Shooting Challenge #8 -- Modern Architecture

By Martin Snelling on at

I was sitting outside my office in Portsmouth (a lovely place with views over the Solent) thinking about this week’s challenge; flicking through my little black book of ideas wondering what fiendish photographic challenge to set. My original plan was to do something Halloween themed, but given that it’s Design Week, I thought it would be more fitting to do something more designer-y. But what?

The answer was looming down on me from overhead - Spinnaker Tower. More than just a tower with a broken lift that’s never worked since the tower opened in 2005 (and never will); Spinny Tower is a lovely piece of architecture shaped like a billowing sail (perfectly reflecting Portsmouth’s maritime history).


The Brief

This week’s Shooting Challenge is all about modern design and architecture. Your challenge, if you choose to accept it, is to get out there and photograph a piece of modern architecture; whether it be a local government building, some weird towery thing or a multi-million pound wobbly bridge.

The main rule is; it has to be modern. How you chose to photograph it is entirely up to you. Along with your photo submission, you will need to tell us what it is you’ve photographed.


The Technique

Photographing architecture is all about light and form; a building as a whole can look striking, but often you’ll find that as you get closer you’ll notice other things; stairways, glass, steel, shapes and reflections. Combine those elements with some good composition and you can create some fantastic abstract photographs.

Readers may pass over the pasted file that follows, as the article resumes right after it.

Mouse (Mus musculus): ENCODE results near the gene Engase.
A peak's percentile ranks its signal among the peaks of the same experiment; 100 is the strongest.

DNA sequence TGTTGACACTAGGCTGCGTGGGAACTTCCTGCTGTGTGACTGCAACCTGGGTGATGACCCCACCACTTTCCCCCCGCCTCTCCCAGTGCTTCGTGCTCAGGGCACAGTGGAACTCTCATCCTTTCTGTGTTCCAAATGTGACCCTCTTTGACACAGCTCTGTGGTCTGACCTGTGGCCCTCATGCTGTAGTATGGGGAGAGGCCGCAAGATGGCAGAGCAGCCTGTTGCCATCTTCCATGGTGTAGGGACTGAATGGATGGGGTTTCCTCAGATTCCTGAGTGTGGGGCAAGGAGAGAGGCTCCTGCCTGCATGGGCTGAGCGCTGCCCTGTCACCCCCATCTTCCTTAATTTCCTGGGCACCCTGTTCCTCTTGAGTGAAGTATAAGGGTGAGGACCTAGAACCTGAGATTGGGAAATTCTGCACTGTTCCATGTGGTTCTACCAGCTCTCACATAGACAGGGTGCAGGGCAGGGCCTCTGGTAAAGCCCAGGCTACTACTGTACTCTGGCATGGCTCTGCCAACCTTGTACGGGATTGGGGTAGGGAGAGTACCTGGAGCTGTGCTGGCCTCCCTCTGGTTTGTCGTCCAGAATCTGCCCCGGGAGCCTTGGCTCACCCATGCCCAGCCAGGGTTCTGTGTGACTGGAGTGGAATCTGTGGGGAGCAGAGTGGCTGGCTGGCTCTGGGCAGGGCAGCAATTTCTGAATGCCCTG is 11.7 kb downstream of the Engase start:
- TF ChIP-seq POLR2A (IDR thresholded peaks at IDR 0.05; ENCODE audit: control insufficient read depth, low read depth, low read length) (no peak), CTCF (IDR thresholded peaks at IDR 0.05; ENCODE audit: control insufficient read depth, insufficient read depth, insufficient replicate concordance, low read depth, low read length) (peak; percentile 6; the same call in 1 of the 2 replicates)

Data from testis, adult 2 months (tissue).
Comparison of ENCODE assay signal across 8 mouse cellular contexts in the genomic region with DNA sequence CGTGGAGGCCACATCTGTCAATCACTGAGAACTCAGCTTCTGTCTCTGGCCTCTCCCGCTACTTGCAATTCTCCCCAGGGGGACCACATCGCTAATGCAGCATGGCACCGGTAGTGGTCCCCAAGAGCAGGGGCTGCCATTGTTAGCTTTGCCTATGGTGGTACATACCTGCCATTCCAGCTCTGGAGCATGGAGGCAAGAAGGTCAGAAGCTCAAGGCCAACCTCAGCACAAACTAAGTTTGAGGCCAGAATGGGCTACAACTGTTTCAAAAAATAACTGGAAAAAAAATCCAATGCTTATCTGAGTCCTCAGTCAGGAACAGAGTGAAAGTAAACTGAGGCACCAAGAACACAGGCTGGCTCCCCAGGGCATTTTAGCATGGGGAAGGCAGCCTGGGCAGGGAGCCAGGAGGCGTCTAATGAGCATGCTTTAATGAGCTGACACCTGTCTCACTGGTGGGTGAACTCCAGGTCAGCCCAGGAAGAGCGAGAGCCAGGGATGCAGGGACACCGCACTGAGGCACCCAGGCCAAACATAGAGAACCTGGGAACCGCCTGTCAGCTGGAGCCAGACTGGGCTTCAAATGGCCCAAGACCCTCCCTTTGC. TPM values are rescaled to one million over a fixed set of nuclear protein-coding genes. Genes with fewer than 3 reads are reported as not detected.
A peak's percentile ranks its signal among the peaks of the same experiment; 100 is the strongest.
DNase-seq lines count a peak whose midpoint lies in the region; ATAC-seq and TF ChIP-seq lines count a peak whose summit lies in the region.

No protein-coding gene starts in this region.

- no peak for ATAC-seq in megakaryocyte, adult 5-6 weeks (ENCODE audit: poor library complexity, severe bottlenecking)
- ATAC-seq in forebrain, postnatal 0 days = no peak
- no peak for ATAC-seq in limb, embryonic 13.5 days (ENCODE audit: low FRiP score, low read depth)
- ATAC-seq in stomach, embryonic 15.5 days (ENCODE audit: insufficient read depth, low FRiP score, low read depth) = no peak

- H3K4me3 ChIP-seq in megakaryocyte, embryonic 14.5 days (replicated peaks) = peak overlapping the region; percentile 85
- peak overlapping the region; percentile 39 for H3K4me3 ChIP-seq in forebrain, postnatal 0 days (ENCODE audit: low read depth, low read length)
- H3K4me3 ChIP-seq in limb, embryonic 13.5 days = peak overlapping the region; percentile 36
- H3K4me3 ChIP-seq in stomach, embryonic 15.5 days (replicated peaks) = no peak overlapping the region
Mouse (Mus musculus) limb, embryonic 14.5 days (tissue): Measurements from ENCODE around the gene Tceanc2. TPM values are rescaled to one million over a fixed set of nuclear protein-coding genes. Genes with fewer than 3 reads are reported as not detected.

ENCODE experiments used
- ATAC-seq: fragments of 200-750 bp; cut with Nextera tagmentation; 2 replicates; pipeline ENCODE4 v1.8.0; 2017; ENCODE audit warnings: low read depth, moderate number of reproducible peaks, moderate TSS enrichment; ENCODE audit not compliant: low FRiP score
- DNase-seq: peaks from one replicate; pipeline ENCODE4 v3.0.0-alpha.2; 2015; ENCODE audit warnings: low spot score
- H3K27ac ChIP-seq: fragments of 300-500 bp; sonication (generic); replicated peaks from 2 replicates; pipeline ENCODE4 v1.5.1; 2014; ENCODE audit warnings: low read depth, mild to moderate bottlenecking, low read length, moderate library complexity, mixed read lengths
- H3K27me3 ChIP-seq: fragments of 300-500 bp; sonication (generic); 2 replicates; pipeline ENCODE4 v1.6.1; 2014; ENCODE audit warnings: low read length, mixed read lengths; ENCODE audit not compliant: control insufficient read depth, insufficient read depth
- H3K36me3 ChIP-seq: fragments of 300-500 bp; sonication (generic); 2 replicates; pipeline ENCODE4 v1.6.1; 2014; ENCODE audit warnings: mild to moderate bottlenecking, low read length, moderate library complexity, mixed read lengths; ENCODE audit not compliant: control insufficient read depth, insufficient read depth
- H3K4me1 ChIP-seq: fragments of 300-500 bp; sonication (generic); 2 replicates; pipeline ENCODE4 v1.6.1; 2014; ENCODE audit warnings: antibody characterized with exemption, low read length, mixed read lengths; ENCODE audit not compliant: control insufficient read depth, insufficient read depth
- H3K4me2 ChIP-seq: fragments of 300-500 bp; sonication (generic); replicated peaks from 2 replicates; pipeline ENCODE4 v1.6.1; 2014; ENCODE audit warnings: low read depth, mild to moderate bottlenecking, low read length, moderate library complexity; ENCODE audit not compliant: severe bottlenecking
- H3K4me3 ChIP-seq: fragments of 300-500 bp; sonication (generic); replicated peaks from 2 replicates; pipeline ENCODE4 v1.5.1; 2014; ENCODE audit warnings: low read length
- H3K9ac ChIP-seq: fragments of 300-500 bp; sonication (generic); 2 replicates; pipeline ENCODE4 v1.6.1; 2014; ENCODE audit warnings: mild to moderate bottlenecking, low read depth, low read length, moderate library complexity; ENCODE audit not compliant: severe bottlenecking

Walk around your chosen subject; look at it from all sides, get up close, stand back, visit it at different times of day to see how light falls on it. The same building in the morning can look completely different in the late afternoon. If your chosen subject is a public building, find out if photography is permitted inside and go look around. There may be an amazing staircase just waiting for you.

But PLEASE!! NO fake HDR (High Dynamic Range) images. I’ll be covering HDR in a future Shooting Challenge; but for this one -- let’s leave it out! And please; read the rules and stick to them.


Extra Notes

If you’re worried about photographing public/government buildings and the potential ‘hassle’ from overzealous security guards, please read the UK Government’s recently guidelines issued to private security firms on photography.

It’s worth remembering that "If an individual is in a public place photographing or filming a private building, security guards have no right to prevent the individual from taking photographs." So if you’re on a public street, security guards have no right to stop you photographing.

If you’re worried about shooting a building/structure, speak to the security guards beforehand, telling them what you’re doing. You never know, they may be a Giz reader.

Always be polite, and explain you are within your rights to photograph there; even with a tripod. If you’re shooting on private land, ask if photography without a tripod is permitted. If you’re having no luck, give up and find another building; sometimes it just isn’t worth the agro.


The Rules

- Submissions MUST be your own work.
- Submit up to five images.
- Photos must be taken after the challenge was published; so no existing shots please.
- Minimal image post-processing is allowed (global changes to levels, brightness, contrast and cropping are permitted).
- Explain, briefly in your submission email, the equipment, settings, technique used and more importantly for this challenge, where the image was taken. Please ensure EXIF info is intact (if image was taken digitally).
- Email submissions to, not me.
- Please ensure your image is at least 600px wide and less than 3MB in size.
- Save your image as a JPG, and use the following naming convention FirstnameLastnameArchitecture.jpg
- Don’t forget to include a shooting summary (see above).
- Send your best photos by Monday, 29th October at 6pm UK time with “Architecture” in the subject line.
- Anyone can enter, regardless of location.
- The most important rule — HAVE FUN.

Martin Snelling is a Hampshire-based man about town who works in the videogame industry. A keen photographer, Martin shoots on film and digital; he blogs here, and tweets here.

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